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“Money Can’t Buy Happiness”

We’ve all heard people say it (which is why we consider it a cliché), but the question we ask today is, is it true?

I was at a gathering recently and was told in no uncertain terms that “money can’t buy happiness.” The individual who spoke was loud, disrespectful, and offensive (perhaps you know him or someone like him). Rather than pelt him with statistics, I went with a different tact — I asked him, “What can?” If money can’t buy happiness, what can? His answer was a blubbering, blustering response.

I decided to do two pieces of unscientific analysis on the subject. I spoke to about a dozen people and asked them their perspectives. It seems that most point to either extreme to justify this position. “Everyone knows that it’s true because lottery winners are usually broke…” was one extreme. The other was, “I don’t have any money and I’m happy…” I think when you look at both extremes— the really poor or really rich, you, by definition, miss the majority.

The middle-of-the-road position was that a little more money would be nice! Those that struggle monthly to make ends meet have learned to live with a great deal of stress. Making car versus rent decisions or debating which bill you can pay and which will have to wait (again) cannot be a happy place to live your life.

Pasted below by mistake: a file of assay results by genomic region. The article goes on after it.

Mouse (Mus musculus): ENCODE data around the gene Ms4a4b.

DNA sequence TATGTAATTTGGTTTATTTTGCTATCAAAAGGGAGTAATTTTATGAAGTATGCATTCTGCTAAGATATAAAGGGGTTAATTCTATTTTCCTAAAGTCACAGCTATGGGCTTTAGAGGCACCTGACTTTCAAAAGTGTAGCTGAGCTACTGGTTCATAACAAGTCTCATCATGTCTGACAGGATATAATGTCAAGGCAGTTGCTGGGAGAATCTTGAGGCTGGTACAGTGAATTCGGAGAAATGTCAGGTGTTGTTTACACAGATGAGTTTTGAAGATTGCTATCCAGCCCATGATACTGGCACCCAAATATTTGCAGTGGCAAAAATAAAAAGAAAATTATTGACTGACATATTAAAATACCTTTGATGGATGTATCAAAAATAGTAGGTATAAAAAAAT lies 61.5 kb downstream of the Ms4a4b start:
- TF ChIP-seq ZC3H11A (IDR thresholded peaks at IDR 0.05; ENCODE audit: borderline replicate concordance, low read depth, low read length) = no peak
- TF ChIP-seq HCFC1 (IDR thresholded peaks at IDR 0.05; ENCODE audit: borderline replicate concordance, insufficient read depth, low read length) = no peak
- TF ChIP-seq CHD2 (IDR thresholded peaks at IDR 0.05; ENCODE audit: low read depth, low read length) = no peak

The other analysis was more personal in nature. I looked back 10, 20, 30 years ago and looked at my life financially. Thirty years ago, we were just starting out, had nothing, and started by saving some money for an emergency. I remember being a bit stressed because there was little to no safety net. There were no funds for a getaway. I would say that I was happy but stressed.

We started a family and the corresponding planning for college. Again, looking back we were doing okay and we had a little set aside (nothing in comparison to the college funds needed). I would say the “happiness quotient” was about the same. The financial stress was still there; it went from worrying about $100 decisions to $1,000 ones. When the boys went to college we worried about $10,000 ones.

Now, we have some money and a great plan. We don’t fret about $1,000 or even $10,000 decisions (we are on to $100,000 ones). My conclusion is that money really can’t buy happiness. Being happy is a decision, but having money can and does reduce stress. Maybe we should change the cliché to: “money can reduce your stress, but happiness is up to you.”

 

Gainplan LLC is a Registered Investment Adviser. This blog is solely for informational purposes and not a solicitation to invest. Advisory services are only offered to clients or prospective clients where Gainplan LLC and its representatives are properly licensed or exempt from licensure. Past performance is no guarantee of future returns. Investing involves risk and possible loss of principal capital. No advice may be rendered by Gainplan LLC unless a client service agreement is in place. Please contact a financial advisory professional before making any investment.

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